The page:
Resilience in complex food crises: The case for building better evidence

©WFP/Giulio d'Adamo

Impact Evaluation in the humanitarian space Resilience in complex food crises: The case for building better evidence

6 min.

In 2019, the world recorded 135 million "acutely food-insecure people in crisis or worse". More than three quarters of them lived in countries affected by conflict or extreme weather events.

In 2020, the COVID-19 pandemic is expected to almost double this figure to a projected 265 million. Long-term projections indicate that food security will be increasingly affected by future change in climate, through increasing temperatures, changing precipitation patterns and greater frequency of extreme weather events.

Complex and recurring food crises, driven by conflict, extreme weather events and economic shocks, have challenged the humanitarian community to think beyond meeting immediate food needs. An integrated approach to food assistance, which also focuses on people’s ability to continuously prepare for, respond to, and recover from shocks and stressors, is imperative to prevent humanitarian situations from spiralling into protracted crises.

Understanding Resilience

The concept of ‘resilience’ is useful because it connects shorter-term actions to improve food security and wellbeing with longer-term development objectives. The Food Security Information Network defines resilience as the “capacity to ensure that shocks and stressors do not have long-lasting adverse development consequences”. WFP views resilience as a set of capacities that are associated with improving long-term wellbeing while dealing with complex food security challenges.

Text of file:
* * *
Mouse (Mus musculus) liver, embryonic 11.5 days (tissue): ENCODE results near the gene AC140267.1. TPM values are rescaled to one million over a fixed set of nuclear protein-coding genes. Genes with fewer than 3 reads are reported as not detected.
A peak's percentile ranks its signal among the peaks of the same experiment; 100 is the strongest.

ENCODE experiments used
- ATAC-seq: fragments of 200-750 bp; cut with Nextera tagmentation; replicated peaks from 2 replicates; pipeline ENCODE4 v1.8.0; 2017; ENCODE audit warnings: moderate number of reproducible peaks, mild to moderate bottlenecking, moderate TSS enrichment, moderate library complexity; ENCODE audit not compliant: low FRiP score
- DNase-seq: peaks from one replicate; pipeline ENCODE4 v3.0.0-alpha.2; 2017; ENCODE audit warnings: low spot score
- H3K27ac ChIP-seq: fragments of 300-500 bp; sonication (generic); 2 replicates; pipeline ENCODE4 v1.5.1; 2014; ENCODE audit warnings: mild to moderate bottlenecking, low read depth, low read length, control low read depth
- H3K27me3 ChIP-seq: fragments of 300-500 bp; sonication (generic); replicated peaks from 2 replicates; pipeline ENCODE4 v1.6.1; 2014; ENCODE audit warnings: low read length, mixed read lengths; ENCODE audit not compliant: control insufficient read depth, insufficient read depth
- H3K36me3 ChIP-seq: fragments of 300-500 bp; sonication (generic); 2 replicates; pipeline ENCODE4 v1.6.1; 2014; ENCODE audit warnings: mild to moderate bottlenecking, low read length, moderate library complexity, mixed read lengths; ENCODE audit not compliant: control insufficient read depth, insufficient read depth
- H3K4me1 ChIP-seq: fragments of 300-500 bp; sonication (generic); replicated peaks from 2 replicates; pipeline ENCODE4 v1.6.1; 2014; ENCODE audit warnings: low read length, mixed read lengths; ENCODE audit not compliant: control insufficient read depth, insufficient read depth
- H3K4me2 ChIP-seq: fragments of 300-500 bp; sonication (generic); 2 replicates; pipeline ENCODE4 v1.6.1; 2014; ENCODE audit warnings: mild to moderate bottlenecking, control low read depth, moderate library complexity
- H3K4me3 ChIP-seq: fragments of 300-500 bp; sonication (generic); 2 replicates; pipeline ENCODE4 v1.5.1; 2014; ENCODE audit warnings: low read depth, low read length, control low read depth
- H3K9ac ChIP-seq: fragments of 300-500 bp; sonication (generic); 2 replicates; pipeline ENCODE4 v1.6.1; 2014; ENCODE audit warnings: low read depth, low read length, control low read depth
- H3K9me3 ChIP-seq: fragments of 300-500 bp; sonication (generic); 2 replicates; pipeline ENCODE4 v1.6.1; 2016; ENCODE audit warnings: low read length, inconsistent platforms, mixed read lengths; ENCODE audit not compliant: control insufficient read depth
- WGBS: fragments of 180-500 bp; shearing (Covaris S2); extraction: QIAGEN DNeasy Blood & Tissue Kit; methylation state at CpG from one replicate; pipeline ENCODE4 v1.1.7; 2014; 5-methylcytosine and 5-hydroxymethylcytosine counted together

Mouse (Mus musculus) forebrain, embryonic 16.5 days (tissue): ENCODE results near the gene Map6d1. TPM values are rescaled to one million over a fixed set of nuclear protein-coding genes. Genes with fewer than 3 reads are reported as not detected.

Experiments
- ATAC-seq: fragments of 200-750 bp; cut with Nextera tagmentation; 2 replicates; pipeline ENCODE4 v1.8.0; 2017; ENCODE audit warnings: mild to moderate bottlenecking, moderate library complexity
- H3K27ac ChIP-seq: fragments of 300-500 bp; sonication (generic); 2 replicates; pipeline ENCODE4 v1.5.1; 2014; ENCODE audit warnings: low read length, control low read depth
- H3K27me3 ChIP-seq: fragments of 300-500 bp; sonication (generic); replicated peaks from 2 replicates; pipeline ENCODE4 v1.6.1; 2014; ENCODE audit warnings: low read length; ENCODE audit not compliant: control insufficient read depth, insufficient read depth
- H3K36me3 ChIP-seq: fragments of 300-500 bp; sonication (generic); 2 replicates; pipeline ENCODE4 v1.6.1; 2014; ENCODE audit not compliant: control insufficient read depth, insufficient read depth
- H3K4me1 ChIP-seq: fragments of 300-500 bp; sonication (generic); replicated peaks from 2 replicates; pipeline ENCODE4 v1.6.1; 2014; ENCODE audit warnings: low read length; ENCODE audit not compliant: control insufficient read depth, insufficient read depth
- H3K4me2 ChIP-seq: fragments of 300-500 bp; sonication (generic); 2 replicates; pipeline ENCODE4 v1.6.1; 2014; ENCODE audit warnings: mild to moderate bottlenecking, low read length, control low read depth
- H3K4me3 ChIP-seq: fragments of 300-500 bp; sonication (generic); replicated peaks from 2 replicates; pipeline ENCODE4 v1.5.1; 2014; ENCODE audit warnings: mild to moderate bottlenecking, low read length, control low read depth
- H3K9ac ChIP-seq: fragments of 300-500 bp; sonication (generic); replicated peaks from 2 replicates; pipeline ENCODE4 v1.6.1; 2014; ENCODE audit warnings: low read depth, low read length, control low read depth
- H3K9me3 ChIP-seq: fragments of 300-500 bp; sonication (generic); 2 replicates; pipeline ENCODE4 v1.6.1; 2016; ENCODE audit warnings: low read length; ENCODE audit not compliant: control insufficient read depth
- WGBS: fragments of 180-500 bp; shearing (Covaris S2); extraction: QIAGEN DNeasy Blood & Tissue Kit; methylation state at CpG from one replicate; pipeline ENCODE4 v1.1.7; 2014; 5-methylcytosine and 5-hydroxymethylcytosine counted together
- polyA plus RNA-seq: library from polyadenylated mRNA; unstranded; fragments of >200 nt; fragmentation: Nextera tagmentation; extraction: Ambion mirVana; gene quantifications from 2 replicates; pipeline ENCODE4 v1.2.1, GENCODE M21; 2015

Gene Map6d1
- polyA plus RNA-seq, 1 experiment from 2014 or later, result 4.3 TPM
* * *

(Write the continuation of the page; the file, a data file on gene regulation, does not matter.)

A resilience approach recognizes that people’s food security situation changes as they face seasons, climatic or other shocks or stressors. That is, households who may have the same food security status at one point could be in very different situations a few months later. Therefore, examining resilience through the lens of food security and nutrition requires capturing transitory shocks, identifying sources of recurring food insecurity like lean seasons, and mapping recovery trajectories. This calls for repeated measurement of food security outcomes that allows for observing short-term changes in addition to long-term trends.

WFP’s Office of Evaluation has developed the Climate and Resilience Impact Evaluation Window in partnership with the Asset Creation and Livelihoods Unit and the Climate and Disaster Risk Reduction Programme, as well as the World Bank’s Development Impact Evaluation group. The decision to open the Climate and Resilience Window is based on the recognition that WFP needs rigorous evidence to support operations in contexts affected by multiple shocks and stressors, with increasing frequency and intensity. Windows are portfolios of six or more impact evaluations on a specific thematic area, developed as part of WFP’s new strategy for centrally managing and delivering  impact evaluations. Under the Climate and Resilience Window, WFP will work with programme teams and implementing partners to understand how the organization can effectively contribute to resilience building.